Thursday, November 11, 2010

Boris Godunov - Met H.D.

It has been a long time since I have been to see an opera that I did not know to some degree. But heading to the movie theater last night for the Encore Performance of the HD broadcast of the Met's new Boris Godunov I knew that I was in for a unique experience on several different levels. For one thing, I did not know the opera - that includes the music or the plot. I had planned to read through the synopsis but time got away from me and I didn't get to it. I had also heard raves about this production. My former roommate from college is a member of the Met chorus and he had written to me to say that this production was outstanding and not to be missed. He was right.

But I want to stay with the experience of seeing something for the first time. A number of years ago I attended a production of "Marriage of Figaro" at Lyric Opera in Chicago. This was not a first for me, for if there is one opera I know it is Nozze. But sitting next to me was a young woman who was, I think, not only seeing her first Nozze but I am pretty sure was attending her first opera ever. Now, the plot of Nozze has some odd twists and turns and you really have to stay with it. But those of us who have seen it 100's of times loose sight of this I think. We know, for example, that Figaro is going to discover that Bartolo and Marcellina are actually his long lost parents. It is a silly and unexpected turn in the plot, but Mozart gave us this incredibly beautiful sextet to move through this plot twist. Well, so there I was sitting there, "sua madre." And when they got to that line in the recit that immediately preceedes the sextet the girl next to me let out a whoop of surprise and amusement and joy. She hadn't expected it. And it completely filled her with delight. Me too, I was moved that this novice opera goer was so moved and entertained and filled with joy because of the brilliance of Beaumarchais, DaPonte and Mozart.

Fast forward to Boris. Boris is also a brilliant work - albeit very different than Nozze. I was captivated from the beginning. Even though I didn't understand everything that happened in the first scene (who was that guy who was all bloody? And there was a baritone in a green top who sang off and on who I could never figure out exactly who he was) but it didn't matter. The terror and violence conveyed in the first scene set up the rest of the opera. The Holy Fool almost became my guide through the events to come. I experienced the story more viscerally than I would normally. The wonderful surprises in this production for me were as follows: Boris' monologues where he progressively get crazier and crazier. I knew Rene Pape would be good - but he was fantastic in this role. The scene in the Inn was dramatically captivating. The council chamber scene, also. And the final very violent closing scene which took place after the death of Boris, was unexpected and really was shocking for its violence. I really expected the opera to be over when Boris died. That last scene came as a complete surprise.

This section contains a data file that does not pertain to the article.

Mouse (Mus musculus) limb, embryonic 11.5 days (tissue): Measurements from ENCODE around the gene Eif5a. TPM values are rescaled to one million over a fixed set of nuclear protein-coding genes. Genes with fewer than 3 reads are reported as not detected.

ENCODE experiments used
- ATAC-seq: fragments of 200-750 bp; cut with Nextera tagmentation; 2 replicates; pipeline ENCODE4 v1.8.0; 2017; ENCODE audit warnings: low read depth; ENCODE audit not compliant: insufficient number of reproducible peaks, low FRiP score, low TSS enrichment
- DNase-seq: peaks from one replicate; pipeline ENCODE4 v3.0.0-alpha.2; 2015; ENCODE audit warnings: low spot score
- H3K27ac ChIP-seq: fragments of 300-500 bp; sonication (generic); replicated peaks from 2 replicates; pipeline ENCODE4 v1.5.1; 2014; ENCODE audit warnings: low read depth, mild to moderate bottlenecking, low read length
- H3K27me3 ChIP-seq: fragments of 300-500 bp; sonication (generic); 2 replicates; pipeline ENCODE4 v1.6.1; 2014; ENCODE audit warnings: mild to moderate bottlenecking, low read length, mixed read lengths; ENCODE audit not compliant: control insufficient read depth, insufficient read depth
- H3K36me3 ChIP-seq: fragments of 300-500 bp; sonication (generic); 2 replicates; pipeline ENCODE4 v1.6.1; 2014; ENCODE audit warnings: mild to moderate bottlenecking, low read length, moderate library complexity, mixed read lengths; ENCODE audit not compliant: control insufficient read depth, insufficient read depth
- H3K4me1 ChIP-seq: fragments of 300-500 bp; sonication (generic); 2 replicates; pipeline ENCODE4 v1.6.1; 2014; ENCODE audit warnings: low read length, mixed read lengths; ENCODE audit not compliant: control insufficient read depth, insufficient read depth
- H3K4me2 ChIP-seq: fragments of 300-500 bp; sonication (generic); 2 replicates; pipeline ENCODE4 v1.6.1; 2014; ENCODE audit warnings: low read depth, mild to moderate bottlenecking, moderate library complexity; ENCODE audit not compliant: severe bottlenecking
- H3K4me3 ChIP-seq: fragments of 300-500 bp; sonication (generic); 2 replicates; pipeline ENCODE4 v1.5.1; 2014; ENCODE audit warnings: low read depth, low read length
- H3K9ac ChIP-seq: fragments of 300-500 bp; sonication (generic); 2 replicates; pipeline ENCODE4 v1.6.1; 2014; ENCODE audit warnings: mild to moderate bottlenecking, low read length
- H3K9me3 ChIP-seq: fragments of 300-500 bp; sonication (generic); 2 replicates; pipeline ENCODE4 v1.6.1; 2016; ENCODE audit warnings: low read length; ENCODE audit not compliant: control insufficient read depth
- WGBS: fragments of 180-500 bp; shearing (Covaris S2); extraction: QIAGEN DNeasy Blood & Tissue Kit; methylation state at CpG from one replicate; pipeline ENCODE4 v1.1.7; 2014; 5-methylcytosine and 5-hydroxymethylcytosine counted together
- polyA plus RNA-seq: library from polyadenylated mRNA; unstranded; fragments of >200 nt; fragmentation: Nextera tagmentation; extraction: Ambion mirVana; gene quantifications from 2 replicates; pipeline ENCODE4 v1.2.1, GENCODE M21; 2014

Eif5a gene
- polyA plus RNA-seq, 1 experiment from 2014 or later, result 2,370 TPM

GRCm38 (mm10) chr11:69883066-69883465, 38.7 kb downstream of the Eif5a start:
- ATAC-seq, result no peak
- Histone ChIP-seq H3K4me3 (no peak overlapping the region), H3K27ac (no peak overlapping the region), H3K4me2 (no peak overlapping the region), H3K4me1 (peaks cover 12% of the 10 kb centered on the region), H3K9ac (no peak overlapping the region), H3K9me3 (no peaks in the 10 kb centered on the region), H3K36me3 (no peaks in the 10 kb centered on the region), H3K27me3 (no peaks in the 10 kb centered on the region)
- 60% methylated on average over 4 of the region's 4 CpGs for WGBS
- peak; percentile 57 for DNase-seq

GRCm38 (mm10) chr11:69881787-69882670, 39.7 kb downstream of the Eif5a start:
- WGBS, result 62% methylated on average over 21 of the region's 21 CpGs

I could now tell you what a fantastic cast performed in the production, or how amazing the chorus was, or how incredible the orchestra is - all of that is true. But other reviewers have stated all of that much better than I. So let me say that what really stuck me in addition to these outstanding performances put in by the entire cast I would lift up some other elements of this production. 1st and foremost - the costumes - wow! I was also really impressed with the work of the supers. They could act and they added so much to the dramatic intensity. I loved how the director choreographed his crowd scenes and how he was able to maintain dramatic intensity through the entire opera. I loved the large book, with the cyrillic lettering. I loved the authenticity of the props - for example, they paid attention to details like the difference between the Russian Orthodox Cross and a Roman Cross and it made a difference. I also loved the orchestration and the use of woodwind color.

Finally - the boy who sang the child Feodor was outstanding (I haven't read any other reviews that mention him). And in closing I want to note that I thought it was way cool that Mussorgsky begins the opera with a bassoon solo in the upper register of the instrument and then the very last sound you heard at the end of the opera is the the sound of the bassoon, now in the low register. Fantastic!

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